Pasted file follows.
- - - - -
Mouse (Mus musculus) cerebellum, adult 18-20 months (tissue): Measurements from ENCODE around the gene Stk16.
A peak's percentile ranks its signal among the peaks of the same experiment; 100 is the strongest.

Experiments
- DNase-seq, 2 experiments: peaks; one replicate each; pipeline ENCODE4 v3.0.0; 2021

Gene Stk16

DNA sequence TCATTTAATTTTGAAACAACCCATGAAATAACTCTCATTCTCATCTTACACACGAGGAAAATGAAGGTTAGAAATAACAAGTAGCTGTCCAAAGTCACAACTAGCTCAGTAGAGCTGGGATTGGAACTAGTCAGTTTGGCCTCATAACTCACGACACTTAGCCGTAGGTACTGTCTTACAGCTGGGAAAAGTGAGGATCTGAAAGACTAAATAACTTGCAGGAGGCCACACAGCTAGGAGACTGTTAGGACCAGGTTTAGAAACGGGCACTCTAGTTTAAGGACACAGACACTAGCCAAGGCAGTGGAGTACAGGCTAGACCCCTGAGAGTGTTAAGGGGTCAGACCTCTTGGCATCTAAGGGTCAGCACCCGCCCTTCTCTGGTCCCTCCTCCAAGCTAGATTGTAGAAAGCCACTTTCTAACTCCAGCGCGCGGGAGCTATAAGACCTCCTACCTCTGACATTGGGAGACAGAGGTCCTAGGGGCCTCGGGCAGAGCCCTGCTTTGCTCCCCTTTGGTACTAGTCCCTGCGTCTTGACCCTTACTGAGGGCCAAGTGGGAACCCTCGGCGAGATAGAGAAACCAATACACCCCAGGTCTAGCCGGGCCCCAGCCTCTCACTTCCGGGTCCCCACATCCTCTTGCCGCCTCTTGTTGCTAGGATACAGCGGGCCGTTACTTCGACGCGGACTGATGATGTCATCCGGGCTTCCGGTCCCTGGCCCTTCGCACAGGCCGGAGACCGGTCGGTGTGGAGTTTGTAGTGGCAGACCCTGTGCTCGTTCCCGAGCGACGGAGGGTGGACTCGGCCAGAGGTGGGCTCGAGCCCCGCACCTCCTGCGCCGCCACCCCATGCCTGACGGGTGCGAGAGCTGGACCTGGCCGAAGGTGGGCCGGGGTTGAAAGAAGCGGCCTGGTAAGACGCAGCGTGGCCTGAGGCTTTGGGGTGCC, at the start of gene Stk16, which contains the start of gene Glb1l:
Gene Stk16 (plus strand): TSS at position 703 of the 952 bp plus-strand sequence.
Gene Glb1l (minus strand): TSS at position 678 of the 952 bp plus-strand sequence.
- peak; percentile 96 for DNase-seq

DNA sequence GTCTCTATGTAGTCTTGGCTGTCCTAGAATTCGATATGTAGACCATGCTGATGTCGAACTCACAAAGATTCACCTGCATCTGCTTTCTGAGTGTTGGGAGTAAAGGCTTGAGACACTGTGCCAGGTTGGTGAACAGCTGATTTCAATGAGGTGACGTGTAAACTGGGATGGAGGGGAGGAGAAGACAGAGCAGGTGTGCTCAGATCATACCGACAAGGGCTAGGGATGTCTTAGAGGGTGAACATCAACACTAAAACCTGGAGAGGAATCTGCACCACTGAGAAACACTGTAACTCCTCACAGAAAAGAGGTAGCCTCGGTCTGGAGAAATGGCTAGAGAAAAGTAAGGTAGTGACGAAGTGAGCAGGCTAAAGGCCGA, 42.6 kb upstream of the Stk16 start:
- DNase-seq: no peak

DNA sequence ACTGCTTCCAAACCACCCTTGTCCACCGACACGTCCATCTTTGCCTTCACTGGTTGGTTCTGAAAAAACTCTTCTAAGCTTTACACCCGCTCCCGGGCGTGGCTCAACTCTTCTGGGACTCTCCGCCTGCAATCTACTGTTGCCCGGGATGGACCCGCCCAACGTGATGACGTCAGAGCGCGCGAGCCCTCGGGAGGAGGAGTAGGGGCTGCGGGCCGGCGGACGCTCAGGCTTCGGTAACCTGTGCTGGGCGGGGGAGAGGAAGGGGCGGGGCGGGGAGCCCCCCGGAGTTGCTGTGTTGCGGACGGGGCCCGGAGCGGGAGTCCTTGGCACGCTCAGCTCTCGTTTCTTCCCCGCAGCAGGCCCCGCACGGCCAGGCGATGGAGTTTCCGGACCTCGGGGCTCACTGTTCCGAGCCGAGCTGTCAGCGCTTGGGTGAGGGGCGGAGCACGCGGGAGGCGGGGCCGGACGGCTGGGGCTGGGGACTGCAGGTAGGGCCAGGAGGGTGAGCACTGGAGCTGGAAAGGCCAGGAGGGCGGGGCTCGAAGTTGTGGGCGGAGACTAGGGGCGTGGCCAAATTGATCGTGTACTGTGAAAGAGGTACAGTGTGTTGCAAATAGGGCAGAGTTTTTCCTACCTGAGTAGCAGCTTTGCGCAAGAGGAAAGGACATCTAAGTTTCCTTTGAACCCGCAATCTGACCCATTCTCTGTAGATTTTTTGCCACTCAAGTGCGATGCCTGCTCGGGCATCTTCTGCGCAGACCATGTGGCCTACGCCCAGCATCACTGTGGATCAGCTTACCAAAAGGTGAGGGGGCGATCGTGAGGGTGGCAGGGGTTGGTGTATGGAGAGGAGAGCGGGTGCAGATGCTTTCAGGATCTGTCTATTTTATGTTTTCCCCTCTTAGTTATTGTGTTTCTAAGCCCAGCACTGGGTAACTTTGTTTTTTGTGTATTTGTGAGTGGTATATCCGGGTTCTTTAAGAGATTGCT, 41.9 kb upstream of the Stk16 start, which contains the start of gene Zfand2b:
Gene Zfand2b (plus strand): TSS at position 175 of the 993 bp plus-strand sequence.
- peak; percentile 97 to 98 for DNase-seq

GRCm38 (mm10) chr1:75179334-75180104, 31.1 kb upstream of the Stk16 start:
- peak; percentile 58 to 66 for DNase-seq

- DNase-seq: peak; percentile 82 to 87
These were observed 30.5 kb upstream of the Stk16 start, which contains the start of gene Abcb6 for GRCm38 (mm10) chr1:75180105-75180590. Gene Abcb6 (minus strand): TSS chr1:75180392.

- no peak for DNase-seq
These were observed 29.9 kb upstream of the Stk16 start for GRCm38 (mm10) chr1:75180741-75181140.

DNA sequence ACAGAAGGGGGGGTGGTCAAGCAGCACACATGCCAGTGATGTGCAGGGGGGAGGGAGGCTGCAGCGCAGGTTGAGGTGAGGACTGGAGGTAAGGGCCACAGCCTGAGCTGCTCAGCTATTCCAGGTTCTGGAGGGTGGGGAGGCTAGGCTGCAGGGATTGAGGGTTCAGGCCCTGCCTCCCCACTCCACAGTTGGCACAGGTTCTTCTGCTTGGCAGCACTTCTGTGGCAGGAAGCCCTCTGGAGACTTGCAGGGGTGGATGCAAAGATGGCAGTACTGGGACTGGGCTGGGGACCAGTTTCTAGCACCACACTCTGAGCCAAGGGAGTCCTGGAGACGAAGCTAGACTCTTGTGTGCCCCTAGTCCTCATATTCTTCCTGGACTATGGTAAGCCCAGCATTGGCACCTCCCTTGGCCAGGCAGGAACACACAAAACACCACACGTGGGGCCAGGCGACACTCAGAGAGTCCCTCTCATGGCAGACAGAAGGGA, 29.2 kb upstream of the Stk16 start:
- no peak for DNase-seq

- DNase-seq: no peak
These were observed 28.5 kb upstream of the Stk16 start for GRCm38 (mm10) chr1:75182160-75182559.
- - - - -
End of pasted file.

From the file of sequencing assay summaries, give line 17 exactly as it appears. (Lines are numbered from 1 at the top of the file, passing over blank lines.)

- DNase-seq: peak; percentile 82 to 87